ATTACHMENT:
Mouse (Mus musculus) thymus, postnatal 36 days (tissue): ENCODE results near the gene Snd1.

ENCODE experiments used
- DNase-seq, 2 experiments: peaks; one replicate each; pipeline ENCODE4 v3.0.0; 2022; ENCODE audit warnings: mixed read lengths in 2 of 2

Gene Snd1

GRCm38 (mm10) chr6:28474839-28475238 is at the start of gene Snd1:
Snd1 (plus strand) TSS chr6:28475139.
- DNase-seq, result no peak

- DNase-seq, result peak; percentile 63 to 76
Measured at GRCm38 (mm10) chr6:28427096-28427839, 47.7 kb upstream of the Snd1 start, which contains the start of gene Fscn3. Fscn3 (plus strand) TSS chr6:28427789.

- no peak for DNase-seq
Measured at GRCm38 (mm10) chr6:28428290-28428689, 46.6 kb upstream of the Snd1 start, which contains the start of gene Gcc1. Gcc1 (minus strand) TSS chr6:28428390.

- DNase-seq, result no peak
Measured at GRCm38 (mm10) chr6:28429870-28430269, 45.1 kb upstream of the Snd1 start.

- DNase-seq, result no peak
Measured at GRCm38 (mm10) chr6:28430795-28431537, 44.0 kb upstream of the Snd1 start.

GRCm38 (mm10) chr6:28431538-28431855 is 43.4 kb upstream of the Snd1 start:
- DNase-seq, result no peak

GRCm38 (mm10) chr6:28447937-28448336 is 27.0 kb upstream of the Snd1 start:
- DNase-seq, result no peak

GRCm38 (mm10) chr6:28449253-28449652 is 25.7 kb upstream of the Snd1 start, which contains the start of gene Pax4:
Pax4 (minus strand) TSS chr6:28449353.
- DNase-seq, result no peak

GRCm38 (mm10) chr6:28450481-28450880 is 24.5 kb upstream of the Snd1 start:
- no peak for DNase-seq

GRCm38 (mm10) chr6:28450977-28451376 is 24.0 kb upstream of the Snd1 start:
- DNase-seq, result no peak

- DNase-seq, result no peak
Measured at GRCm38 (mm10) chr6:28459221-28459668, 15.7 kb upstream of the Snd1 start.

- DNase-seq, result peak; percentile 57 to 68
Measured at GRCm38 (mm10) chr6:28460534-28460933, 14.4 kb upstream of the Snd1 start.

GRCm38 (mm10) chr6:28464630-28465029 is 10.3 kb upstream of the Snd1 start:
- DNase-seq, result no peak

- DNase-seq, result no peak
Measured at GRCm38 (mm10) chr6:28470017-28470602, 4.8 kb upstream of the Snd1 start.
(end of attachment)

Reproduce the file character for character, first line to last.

Mouse (Mus musculus) thymus, postnatal 36 days (tissue): ENCODE results near the gene Snd1.

ENCODE experiments used
- DNase-seq, 2 experiments: peaks; one replicate each; pipeline ENCODE4 v3.0.0; 2022; ENCODE audit warnings: mixed read lengths in 2 of 2

Gene Snd1

GRCm38 (mm10) chr6:28474839-28475238 is at the start of gene Snd1:
Snd1 (plus strand) TSS chr6:28475139.
- DNase-seq, result no peak

- DNase-seq, result peak; percentile 63 to 76
Measured at GRCm38 (mm10) chr6:28427096-28427839, 47.7 kb upstream of the Snd1 start, which contains the start of gene Fscn3. Fscn3 (plus strand) TSS chr6:28427789.

- no peak for DNase-seq
Measured at GRCm38 (mm10) chr6:28428290-28428689, 46.6 kb upstream of the Snd1 start, which contains the start of gene Gcc1. Gcc1 (minus strand) TSS chr6:28428390.

- DNase-seq, result no peak
Measured at GRCm38 (mm10) chr6:28429870-28430269, 45.1 kb upstream of the Snd1 start.

- DNase-seq, result no peak
Measured at GRCm38 (mm10) chr6:28430795-28431537, 44.0 kb upstream of the Snd1 start.

GRCm38 (mm10) chr6:28431538-28431855 is 43.4 kb upstream of the Snd1 start:
- DNase-seq, result no peak

GRCm38 (mm10) chr6:28447937-28448336 is 27.0 kb upstream of the Snd1 start:
- DNase-seq, result no peak

GRCm38 (mm10) chr6:28449253-28449652 is 25.7 kb upstream of the Snd1 start, which contains the start of gene Pax4:
Pax4 (minus strand) TSS chr6:28449353.
- DNase-seq, result no peak

GRCm38 (mm10) chr6:28450481-28450880 is 24.5 kb upstream of the Snd1 start:
- no peak for DNase-seq

GRCm38 (mm10) chr6:28450977-28451376 is 24.0 kb upstream of the Snd1 start:
- DNase-seq, result no peak

- DNase-seq, result no peak
Measured at GRCm38 (mm10) chr6:28459221-28459668, 15.7 kb upstream of the Snd1 start.

- DNase-seq, result peak; percentile 57 to 68
Measured at GRCm38 (mm10) chr6:28460534-28460933, 14.4 kb upstream of the Snd1 start.

GRCm38 (mm10) chr6:28464630-28465029 is 10.3 kb upstream of the Snd1 start:
- DNase-seq, result no peak

- DNase-seq, result no peak
Measured at GRCm38 (mm10) chr6:28470017-28470602, 4.8 kb upstream of the Snd1 start.